The government rejected Coca-Cola's plan to acquire beverage maker China Huiyuan Juice Group Ltd for $2.4 billion on Wednesday, citing the country's anti-monopoly law.
The acquisition by Coca-Cola, announced last September, would have been the largest ever buyout of a Chinese company by a foreign rival.
The planned takeover violates the provisions of the Anti-Monopoly Law, the Ministry of Commerce (MOC) said in a statement, adding that it would have restricted competition and harmed the domestic juice industry.
"If the acquisition went into effect, Coca-Cola was very likely to reach a dominant position in the domestic market and consumers may have had to accept a higher price fixed by the company as they would not have much choice," the statement said.
The MOC launched an anti-trust investigation on Nov 11 to determine whether the acquisition would harm other rivals, consumer rights or technological innovation.
The bid was the first major deal to test the Anti-Monopoly Law, which took effect on Aug 1 last year. If passed, the deal would have been Coca-Cola's largest overseas acquisition and the company would have been able to expand its dominant position in the carbonated drinks market to the juice market.
The ministry said that Coca-Cola and Huiyuan are major brands in the juice market, and therefore, the combination would have restricted competition in the industry and made it more difficult for other players to enter the sector.
The ministry said the deal would also have squeezed development space for other small- and medium-sized enterprises, and is not good for the development of the country's juice industry.
Huiyuan said yesterday that it respects the decision made by the ministry, and production would continue as normal. The company's share dived 19.24 percent to HK$8.30 yesterday before trading was suspended shortly after the market opened in the morning.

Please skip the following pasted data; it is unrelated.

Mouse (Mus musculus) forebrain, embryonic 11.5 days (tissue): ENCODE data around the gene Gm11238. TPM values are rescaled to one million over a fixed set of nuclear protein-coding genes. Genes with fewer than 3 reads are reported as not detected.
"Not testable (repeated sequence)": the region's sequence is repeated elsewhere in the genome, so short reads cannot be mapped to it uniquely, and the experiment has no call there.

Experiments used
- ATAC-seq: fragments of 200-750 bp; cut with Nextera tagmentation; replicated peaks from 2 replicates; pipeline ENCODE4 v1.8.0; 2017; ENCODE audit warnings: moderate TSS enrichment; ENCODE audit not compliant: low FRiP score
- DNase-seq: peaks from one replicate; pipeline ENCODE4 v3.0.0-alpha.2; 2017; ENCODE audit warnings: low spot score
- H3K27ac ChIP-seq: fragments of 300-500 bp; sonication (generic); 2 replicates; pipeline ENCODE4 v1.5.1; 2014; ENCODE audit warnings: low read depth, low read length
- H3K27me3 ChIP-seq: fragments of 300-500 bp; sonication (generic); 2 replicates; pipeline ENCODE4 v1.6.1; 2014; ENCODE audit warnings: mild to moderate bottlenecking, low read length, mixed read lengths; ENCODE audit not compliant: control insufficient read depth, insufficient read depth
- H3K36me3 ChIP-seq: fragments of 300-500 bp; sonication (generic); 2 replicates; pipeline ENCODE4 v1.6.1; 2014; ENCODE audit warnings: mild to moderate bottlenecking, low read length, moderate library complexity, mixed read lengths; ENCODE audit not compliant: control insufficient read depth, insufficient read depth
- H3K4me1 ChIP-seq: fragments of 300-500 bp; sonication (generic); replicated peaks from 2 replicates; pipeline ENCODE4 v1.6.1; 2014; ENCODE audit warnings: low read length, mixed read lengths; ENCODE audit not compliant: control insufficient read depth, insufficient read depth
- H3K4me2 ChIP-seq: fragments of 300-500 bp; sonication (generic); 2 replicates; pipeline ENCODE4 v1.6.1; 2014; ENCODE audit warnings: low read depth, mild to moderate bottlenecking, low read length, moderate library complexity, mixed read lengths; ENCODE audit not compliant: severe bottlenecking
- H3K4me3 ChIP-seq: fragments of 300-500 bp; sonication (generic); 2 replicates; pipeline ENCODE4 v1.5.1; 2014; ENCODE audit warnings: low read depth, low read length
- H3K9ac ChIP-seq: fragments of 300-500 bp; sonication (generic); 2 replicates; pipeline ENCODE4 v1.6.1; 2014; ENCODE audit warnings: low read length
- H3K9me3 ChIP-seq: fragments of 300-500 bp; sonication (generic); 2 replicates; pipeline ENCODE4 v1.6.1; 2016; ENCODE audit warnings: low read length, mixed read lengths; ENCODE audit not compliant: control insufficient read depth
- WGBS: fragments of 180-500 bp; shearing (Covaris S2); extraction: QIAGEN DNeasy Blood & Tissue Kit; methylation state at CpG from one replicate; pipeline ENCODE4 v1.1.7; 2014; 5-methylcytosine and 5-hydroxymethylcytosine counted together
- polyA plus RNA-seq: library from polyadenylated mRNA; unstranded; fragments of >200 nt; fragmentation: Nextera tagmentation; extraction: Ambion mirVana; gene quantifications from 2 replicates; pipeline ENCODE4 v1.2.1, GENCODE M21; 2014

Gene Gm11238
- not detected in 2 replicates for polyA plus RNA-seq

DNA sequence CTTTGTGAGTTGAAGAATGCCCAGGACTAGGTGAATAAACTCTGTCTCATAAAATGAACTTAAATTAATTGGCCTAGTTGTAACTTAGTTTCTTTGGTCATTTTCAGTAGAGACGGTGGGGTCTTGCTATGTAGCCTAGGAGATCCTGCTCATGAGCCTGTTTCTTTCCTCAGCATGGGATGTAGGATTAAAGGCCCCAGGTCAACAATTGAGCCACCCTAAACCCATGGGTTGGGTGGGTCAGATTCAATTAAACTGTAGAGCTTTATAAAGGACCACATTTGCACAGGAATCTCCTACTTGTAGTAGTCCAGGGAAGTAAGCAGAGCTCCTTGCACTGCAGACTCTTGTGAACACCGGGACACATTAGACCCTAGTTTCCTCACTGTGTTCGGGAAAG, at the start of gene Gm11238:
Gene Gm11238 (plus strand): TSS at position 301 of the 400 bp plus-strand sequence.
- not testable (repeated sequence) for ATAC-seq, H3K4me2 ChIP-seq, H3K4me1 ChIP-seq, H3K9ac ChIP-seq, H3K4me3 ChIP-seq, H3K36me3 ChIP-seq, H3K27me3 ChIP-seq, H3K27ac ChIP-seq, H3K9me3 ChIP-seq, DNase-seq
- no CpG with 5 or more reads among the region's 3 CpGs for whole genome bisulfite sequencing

Muhtar Kent, president and chief executive officer of Coca-Cola, said: "We are disappointed, but we also respect the MOC decision."
He said the company had put a tremendous effort into providing all the relevant materials to the MOC to ensure that they had all the information available and understood the transaction.
"We were looking forward to working with the excellent Huiyuan team to stimulate new growth for the Huiyuan brand."
He said the company will now focus all of its energies and expertise on growing existing brands and continuing to innovate with new brands, including in the juice segment.
Huang Wei, beverage analyst at China Jianyin Investment Securities, said: "The ministry's decision is not surprising. But it's not good for Huiyuan, whose market share will probably shrink as international players such as Coca-Cola invest more in the juice market."
Coca-Cola's offer to buy the Hong-Kong listed company was seen as a major strategic move to tap China's fast growing juice market.
While the world's largest soft drink manufacturer dominates the carbonate market in China, its share in the juice market is relatively small.
On the other hand, Huiyuan is the largest juice beverage maker in China, with over 45 percent of the pure juice market in the country. It also controls more than a tenth of the Chinese fruit and vegetable juice market that grew 15 percent last year to $2 billion. Coca-Cola has a 9.7 percent market share and dominates in diluted juices.
China is Coca-Cola's fourth-largest market and a key battleground with rival PepsiCo Inc.
Huiyuan's founders and major shareholders had endorsed the sale as a way for the company to improve product development and marketing.
An MOC official said Coca-Cola had tried to address the negative effects on competition after it sought government approval for the deal in November, but its efforts did not meet the requirements of regulations.
"It is only an isolated case, and it does not suggest any change in China's policy on foreign investors," the official said.
The MOC said it has investigated 29 proposed acquisitions under the anti-monopoly law since August and approved 24.